12. The body according to claim 10 wherein said metal is an alloy essentially of copper with gold.
13. The body according to claim 10 wherein said metal is selected from the group consisting of copper, silver and manganese.
14. The body according to claim 1 wherein said biocidal material is selected from the group consisting of a biocidal polymer, a metal and a metal containing compound.
15. The body according to claim 14 wherein said material is a biocidal polymer and said bonding step is carried out by molecular grafting of said polymer to said boundaries.
16. The body according to claim 15 wherein said bonding step is carried out by growing said polymer on the boundaries, said boundaries been a substrate on which said polymer is grown.
17. The body according to claim 16 wherein said growing step is carried out by applying a mixture of organic materials including a monomer and a biocidal material dissolved in a solvent to coat said boundaries in said shallow layer, and allowing said mixture to cure and chemically bond to said boundaries.
18. The body according to claim 17 wherein said applying step is carried out by spraying said mixture on said surface.
19. The body according to claim 17 wherein said applying step is carried out with the aid of an applicator carrying said mixture.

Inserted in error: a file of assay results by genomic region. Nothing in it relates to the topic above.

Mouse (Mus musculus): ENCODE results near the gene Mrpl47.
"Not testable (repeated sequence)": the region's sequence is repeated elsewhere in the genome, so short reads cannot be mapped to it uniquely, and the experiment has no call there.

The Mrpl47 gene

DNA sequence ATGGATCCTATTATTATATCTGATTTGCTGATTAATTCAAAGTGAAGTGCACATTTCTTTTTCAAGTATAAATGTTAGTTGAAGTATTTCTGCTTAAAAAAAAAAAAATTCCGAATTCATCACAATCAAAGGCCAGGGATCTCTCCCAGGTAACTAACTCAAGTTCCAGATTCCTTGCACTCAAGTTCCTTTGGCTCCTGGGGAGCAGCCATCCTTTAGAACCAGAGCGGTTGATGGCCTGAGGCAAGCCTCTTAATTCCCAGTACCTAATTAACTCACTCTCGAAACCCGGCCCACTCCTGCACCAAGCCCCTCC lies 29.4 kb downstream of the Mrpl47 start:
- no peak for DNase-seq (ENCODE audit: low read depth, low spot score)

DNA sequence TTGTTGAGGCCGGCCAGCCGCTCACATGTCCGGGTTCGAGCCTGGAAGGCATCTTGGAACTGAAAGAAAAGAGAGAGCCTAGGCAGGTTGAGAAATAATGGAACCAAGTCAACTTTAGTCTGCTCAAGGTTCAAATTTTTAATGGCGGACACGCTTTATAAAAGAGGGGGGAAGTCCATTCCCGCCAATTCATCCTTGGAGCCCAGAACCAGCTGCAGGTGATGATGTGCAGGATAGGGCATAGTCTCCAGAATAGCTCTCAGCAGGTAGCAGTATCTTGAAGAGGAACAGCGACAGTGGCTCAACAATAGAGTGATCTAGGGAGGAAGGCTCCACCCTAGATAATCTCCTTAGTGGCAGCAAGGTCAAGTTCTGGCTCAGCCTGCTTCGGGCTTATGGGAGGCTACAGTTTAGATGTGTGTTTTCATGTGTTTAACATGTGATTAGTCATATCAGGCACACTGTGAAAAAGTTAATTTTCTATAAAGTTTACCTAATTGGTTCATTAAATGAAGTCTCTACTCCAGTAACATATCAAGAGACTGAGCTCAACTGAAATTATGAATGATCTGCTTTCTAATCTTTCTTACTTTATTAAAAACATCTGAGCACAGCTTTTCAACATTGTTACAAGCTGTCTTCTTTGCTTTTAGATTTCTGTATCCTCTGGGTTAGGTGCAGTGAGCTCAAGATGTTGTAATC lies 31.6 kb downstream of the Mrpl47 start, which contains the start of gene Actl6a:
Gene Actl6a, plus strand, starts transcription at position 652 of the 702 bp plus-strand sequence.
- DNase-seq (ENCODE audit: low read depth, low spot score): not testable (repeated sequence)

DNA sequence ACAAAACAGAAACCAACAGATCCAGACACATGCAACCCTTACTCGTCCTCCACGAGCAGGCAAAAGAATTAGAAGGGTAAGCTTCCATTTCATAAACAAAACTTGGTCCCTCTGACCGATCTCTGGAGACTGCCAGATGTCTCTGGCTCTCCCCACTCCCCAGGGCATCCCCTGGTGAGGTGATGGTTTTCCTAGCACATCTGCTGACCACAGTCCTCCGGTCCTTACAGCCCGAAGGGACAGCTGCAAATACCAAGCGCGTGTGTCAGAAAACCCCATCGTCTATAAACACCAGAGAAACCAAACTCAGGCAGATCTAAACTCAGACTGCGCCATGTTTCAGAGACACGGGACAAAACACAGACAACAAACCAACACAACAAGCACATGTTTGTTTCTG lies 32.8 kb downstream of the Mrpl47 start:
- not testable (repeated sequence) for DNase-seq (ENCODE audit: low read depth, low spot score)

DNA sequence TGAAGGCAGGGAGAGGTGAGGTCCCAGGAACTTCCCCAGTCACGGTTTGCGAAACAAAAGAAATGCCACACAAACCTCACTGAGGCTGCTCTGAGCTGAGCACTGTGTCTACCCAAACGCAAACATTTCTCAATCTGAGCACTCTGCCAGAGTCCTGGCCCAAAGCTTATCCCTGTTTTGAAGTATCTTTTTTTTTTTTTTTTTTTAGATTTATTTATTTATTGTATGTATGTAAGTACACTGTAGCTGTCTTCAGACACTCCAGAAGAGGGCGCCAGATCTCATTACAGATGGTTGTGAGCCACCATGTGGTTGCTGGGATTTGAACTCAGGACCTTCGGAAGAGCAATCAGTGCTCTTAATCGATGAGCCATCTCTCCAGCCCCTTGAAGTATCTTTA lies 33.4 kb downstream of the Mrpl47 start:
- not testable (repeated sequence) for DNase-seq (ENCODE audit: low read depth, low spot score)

20. The body according to claim 16 wherein said biocidal material is selected from the group consisting of 5-amino-1,3-bis(2ethylhexyl)-5-methylhexahydropyrimidine, 4,4-dimethyloxazolidine and 3,4,4-trimethyloxaolidine, 3-(3,4-Dichlorophenyl)-1,1-dimethylurea N(Trichloromethylthio)phthalimide, and alkyl dimethyl benzyl ammonium chloride (C14 50%, C12 40%, C16 10%).
21. The body according to claim 20 wherein said mixture consists essentially of the following constituents in parts by weight: vinyl acrylic copolymer, 2403; copolymer of vinyl chloride, vinylidene chloride and acrylate (30% solution in water), 391; water, 500; hydroxy propyl methyl cellulose monomer (2% solution in water-pH. 8.5-9.0); defoaming agent; and a solution of 4,4-dimethyloxazolidine and 3,4,4-trimethyloxazolidine as the biocidal, 6.0.
22. The body according to claim 20 wherein said mixture consists essentially of the following constituents in parts by weight: xylene, 1272; methyl ethyl ketone, 1269; 690; 5-amino-1, 3-bis(2ethylhexyl)-5-methylhexahydropyrimidine as the biocidal, 204; triethylene tetramine, 72; tri-(dimethylaminoethyl phenol) accelerator, 9; methyl methacrylate monomer, 2; and methyl ethyl ketone peroxide, 0.02.
23. The body according to claim 20 wherein said mixture consists essentially of the following constituents in parts by weight: prepolymers-methyl butyl methacrylate, 1490 and methyl methacrylate 584; methyl ethyl ketone peroxide, 0.02; and 3-(3,4-Dichlorophenyl)-1,1-dimethylurea N(Trichloromethylthio)phthalimide as the biocidal, 52.0.
Description

The present invention relates to apparatus for treating biologically active liquor such as wastewater and particularly to porous ceramic bodies which inhibit organic growth tends to clog and foul the body (either sliming or filamentous growth) without substantial interference with the porosity of the body.

The invention is especially adapted for use in ceramic fine bubble diffusers, such as the domes, discs, plates or tubes through which air is passed for aeration of wastewater and provides such diffusers with biocidal protection.